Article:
Funeral Expenses Are A Hardship For Many
Posted March 5, 2002 10:53 a.m. EST
CREEDMOOR, N.C. — Losing a loved one is difficult enough. Then there is the high cost of the burial. For one local family, the search for funeral money took five days.
Most people do not think about the cost of a funeral until a loved one dies. The average cost of a
in the United States is about $5,800.
For those without life insurance, a large portion of the funeral bill is due upfront. It is money that a lot of people do not have.
When Marty Jennings, 36, died suddenly of a heart attack last week, his family had little time to grieve. Instead, they had to figure out how to pay the funeral bill.
"It's a big shock, a very big shock," said Beverly Jennings, Marty's sister-in-law. "We just picked out simple stuff, and it was like $8,000."
Because Jennings had no life insurance, most funeral homes required at least half of the balance upfront.
"Everywhere we went it was like, 'Sorry.' That was it," said Terry Wagner, Marty's aunt.
The family said that it was hard to ask, but they even went to churches and civic groups for help. Finally, a funeral home in Creedmoor agreed to do it for $4,300.
"We just ended up having to take all of our bill money and every bit of money we could come up with, our expense money for the month, and take it and use that," Jennings said.
In some ways, paying for a funeral is like buying a car. The price depends on the options. For example, a casket can range in price from $1,000 to $20,000.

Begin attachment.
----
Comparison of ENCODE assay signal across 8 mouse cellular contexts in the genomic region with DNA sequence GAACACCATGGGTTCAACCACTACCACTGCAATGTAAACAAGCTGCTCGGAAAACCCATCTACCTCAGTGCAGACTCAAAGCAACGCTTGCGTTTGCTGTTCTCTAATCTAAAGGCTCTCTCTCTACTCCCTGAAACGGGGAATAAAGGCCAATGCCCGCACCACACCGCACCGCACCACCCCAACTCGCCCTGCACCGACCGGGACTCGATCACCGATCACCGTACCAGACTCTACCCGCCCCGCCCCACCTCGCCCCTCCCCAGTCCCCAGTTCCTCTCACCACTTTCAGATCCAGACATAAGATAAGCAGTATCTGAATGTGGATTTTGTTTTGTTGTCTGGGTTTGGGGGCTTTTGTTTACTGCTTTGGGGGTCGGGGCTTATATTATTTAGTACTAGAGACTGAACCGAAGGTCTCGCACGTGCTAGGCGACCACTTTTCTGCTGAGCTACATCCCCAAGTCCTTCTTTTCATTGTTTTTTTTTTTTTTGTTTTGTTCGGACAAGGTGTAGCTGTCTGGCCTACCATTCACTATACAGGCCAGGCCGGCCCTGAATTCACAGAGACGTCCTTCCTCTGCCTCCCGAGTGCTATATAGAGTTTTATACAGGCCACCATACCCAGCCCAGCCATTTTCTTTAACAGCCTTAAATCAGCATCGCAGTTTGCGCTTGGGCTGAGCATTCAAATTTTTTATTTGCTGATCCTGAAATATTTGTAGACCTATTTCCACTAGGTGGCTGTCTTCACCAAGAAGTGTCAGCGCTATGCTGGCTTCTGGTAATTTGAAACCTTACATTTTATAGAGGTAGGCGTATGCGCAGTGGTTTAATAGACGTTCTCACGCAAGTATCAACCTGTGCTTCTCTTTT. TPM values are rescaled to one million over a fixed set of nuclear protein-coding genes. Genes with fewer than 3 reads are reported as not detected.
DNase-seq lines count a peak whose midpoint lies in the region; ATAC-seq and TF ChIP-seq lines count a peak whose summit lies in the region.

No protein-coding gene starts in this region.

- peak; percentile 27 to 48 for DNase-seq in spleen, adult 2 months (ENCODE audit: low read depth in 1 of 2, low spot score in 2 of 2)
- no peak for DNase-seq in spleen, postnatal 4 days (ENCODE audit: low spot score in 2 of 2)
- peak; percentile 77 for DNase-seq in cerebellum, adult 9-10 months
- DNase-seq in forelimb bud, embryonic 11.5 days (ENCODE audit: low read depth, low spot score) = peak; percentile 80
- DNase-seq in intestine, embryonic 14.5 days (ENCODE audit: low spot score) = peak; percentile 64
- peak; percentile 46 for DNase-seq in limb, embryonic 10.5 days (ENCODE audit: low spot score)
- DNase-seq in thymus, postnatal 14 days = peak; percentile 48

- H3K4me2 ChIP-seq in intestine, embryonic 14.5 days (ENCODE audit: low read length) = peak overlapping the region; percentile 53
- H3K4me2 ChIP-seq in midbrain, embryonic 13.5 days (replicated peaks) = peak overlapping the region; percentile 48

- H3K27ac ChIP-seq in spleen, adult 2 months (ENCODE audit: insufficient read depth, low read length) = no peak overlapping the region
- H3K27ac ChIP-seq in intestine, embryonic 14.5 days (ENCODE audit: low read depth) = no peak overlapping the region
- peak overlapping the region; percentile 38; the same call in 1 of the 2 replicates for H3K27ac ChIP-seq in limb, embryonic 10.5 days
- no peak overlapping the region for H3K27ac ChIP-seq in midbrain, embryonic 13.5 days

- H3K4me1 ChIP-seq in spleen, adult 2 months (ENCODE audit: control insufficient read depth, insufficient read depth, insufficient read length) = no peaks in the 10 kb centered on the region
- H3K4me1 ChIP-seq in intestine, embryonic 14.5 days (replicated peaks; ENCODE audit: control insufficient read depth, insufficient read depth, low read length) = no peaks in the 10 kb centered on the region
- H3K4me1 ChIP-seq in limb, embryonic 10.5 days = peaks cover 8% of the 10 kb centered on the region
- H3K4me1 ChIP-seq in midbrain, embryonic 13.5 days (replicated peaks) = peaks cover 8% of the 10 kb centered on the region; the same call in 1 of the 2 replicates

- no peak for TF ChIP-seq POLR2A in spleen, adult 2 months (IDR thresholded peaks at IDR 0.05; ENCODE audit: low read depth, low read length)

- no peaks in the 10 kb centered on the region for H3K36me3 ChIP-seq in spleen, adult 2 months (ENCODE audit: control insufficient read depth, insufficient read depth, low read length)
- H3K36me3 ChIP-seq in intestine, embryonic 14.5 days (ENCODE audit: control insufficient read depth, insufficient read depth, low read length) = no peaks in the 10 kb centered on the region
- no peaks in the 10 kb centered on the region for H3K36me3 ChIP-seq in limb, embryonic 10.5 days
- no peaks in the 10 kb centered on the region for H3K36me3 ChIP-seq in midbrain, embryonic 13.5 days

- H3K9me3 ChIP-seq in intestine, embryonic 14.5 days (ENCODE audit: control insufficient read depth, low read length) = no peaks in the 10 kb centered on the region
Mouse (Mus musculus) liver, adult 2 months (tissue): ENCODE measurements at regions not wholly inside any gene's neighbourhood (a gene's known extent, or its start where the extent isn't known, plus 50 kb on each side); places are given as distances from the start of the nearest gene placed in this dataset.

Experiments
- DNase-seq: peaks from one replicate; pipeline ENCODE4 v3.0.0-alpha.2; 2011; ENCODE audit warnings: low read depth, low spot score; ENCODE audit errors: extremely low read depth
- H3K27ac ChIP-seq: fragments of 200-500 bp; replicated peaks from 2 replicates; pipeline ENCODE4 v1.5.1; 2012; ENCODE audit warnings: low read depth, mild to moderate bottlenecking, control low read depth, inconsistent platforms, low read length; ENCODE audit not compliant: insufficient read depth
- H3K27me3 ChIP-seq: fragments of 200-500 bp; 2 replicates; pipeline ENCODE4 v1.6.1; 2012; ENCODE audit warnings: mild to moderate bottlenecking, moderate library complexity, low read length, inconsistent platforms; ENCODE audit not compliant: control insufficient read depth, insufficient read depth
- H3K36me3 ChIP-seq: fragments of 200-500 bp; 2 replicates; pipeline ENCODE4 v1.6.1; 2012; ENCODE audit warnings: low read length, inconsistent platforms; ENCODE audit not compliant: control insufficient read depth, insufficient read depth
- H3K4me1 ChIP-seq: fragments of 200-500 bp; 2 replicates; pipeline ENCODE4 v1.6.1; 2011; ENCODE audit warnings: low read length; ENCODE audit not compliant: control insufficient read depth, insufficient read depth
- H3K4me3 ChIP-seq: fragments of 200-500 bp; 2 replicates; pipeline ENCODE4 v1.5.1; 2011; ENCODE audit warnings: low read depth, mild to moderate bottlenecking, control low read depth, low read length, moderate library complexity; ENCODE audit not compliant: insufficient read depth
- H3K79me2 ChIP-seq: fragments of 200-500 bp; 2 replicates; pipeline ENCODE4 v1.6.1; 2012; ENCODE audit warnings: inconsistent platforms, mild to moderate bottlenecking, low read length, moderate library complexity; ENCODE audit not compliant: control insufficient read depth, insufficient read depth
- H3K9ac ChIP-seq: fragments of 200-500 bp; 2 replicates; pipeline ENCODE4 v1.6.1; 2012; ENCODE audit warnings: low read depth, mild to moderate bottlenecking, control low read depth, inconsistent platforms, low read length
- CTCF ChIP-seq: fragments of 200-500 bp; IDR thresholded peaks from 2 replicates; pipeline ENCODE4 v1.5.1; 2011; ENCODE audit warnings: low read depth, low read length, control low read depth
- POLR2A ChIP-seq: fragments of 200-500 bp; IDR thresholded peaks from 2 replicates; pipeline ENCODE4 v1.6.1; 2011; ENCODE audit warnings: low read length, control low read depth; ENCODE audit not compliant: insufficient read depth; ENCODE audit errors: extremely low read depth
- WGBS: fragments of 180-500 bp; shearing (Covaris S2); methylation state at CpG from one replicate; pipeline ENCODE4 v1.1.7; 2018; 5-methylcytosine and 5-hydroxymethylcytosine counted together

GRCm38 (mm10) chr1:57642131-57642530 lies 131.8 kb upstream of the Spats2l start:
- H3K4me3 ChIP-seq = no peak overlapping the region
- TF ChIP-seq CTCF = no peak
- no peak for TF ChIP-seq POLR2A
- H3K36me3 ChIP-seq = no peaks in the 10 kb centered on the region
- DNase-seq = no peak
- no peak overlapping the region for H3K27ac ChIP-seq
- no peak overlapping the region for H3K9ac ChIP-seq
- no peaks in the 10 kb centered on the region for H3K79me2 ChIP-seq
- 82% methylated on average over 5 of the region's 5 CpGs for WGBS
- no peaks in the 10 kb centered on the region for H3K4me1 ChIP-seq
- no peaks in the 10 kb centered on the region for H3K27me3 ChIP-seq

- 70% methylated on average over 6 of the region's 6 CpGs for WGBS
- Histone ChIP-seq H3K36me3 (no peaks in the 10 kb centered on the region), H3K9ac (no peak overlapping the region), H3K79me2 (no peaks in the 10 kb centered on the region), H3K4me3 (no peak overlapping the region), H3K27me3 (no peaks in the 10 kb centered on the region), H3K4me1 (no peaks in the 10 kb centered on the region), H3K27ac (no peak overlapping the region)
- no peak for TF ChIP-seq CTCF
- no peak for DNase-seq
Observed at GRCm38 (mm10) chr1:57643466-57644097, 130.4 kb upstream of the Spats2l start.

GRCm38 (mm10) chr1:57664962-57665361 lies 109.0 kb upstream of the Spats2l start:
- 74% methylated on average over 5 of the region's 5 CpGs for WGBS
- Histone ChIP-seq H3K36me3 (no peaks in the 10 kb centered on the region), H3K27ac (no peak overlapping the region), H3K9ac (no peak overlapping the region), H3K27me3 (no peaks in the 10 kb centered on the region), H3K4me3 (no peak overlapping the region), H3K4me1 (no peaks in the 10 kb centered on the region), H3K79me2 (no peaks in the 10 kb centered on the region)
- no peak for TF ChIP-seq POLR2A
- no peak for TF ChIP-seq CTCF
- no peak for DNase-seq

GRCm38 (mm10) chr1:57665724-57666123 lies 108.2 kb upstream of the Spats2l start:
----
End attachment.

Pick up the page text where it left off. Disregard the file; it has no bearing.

Raleigh funeral director Bill Joyner said that planning ahead is the key to keeping funeral costs reasonable.
"It's impossible to give someone a quote or a price when they call you up and say, 'How much does a funeral cost?' That's like calling an automobile dealer and asking 'How much does a car cost?'" Joyner said.
Members of Jennings' family said that they have learned a heart-wrenching, but valuable lesson.
"It's too much," Beverly Jennings said. "I would never want my family or my kids or any of my loved ones to have to go through what we've had to go through this week."
"Even if you're young, even if you're not, but 18, 19 or 20 years old, start preparing," Wagner said.
If a person is indigent, with no family to pay for a funeral, the body will most likely be donated to a research hospital and then cremated.
Some North Carolina counties have small, emergency burial funds to help families in a situation like the Jennings faced, but the funds are very limited.
A handful of funeral homes perform funerals for low-income families for free, but it is not something they advertise.
A fund has been set up for donations to help the Jennings family. Donations can be made in the Jennings name at any Community National Bank branch.